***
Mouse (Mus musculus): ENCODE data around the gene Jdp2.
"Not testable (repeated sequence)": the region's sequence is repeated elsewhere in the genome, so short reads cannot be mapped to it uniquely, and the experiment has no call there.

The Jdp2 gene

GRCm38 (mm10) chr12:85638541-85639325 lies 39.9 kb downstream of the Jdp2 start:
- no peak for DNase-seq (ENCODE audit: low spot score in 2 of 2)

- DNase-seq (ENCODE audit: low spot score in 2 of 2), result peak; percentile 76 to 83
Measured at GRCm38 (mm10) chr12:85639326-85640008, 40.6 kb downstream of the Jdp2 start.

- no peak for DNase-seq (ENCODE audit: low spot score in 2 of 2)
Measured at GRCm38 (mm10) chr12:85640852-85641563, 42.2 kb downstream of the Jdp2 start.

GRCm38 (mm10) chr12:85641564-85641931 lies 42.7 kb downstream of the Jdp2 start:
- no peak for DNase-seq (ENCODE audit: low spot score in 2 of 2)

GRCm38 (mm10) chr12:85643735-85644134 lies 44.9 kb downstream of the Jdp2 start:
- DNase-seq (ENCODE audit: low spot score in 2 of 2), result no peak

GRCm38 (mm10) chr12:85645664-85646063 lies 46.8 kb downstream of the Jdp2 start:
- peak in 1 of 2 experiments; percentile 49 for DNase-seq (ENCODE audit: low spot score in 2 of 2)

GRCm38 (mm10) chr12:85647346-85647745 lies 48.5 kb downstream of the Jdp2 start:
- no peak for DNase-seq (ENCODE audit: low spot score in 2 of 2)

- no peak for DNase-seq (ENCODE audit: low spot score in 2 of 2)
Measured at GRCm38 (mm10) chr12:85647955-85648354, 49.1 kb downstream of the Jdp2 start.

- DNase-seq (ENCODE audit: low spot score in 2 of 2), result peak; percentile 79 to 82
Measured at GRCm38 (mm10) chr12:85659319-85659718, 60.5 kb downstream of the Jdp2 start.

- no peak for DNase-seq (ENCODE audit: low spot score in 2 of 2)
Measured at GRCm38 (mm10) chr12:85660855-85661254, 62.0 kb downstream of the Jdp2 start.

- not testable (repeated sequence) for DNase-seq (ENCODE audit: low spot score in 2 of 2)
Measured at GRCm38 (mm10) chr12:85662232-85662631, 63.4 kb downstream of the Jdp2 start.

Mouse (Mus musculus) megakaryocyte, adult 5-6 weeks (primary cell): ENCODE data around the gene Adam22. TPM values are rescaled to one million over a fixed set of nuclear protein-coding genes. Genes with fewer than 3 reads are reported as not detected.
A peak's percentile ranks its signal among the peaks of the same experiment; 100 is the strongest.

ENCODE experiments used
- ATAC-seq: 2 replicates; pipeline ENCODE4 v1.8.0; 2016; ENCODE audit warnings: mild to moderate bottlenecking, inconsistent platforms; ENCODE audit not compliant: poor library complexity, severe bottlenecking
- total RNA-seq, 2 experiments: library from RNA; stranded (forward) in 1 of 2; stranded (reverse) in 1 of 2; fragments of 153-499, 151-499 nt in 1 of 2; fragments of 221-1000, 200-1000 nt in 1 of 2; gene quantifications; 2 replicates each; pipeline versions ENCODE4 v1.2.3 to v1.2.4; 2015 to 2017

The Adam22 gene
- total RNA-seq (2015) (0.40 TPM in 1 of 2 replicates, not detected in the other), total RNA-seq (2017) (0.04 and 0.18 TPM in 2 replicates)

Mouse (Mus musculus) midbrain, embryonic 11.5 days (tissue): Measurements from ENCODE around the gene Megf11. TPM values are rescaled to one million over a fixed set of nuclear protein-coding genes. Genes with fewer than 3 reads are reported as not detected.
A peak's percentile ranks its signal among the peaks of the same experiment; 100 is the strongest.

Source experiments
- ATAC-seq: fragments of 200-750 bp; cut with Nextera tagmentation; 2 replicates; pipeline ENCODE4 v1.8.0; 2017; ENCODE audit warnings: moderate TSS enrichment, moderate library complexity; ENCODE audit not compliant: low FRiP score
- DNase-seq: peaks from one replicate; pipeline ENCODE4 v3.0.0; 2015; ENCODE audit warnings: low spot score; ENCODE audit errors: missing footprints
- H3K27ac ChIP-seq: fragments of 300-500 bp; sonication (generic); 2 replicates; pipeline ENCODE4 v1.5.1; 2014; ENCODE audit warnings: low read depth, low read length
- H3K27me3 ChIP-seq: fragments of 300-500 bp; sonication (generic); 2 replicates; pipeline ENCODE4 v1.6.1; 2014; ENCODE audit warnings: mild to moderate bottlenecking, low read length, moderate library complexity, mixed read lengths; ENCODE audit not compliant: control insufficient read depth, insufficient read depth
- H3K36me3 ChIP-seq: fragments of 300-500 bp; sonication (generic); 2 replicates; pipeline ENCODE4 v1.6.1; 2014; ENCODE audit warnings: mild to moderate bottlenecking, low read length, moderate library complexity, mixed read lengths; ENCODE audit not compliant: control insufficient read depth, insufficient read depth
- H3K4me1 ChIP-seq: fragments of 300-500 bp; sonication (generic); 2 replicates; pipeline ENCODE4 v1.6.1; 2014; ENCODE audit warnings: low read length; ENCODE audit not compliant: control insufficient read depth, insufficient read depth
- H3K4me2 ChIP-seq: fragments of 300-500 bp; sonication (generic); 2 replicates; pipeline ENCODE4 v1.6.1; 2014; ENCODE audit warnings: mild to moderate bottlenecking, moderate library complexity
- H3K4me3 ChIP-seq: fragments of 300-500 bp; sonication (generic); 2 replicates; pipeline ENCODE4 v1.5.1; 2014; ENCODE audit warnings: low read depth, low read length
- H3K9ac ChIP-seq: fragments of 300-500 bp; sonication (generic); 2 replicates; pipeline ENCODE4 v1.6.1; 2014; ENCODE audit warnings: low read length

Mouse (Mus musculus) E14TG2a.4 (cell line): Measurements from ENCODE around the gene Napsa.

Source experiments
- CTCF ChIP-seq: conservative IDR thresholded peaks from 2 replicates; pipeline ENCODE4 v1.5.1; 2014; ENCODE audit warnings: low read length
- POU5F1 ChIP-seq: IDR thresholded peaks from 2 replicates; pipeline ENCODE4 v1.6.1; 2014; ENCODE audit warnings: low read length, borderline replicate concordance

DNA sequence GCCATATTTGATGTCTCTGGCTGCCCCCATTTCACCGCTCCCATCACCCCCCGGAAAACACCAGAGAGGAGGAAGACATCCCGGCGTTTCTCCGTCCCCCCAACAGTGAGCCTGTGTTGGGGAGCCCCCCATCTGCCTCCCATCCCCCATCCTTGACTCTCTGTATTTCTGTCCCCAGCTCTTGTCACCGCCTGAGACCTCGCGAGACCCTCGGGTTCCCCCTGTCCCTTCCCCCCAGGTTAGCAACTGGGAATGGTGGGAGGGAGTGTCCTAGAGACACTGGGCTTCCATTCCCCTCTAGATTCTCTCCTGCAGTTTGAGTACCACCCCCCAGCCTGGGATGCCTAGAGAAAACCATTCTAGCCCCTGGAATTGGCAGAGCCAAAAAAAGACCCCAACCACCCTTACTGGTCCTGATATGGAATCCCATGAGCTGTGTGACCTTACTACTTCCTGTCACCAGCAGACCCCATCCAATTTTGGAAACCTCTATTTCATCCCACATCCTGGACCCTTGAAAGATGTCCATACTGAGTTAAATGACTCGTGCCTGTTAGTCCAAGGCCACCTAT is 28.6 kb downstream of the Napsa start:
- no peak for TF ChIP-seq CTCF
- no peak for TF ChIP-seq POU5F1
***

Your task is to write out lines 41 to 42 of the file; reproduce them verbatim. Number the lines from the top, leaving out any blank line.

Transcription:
- H3K4me1 ChIP-seq: fragments of 300-500 bp; sonication (generic); 2 replicates; pipeline ENCODE4 v1.6.1; 2014; ENCODE audit warnings: low read length; ENCODE audit not compliant: control insufficient read depth, insufficient read depth
- H3K4me2 ChIP-seq: fragments of 300-500 bp; sonication (generic); 2 replicates; pipeline ENCODE4 v1.6.1; 2014; ENCODE audit warnings: mild to moderate bottlenecking, moderate library complexity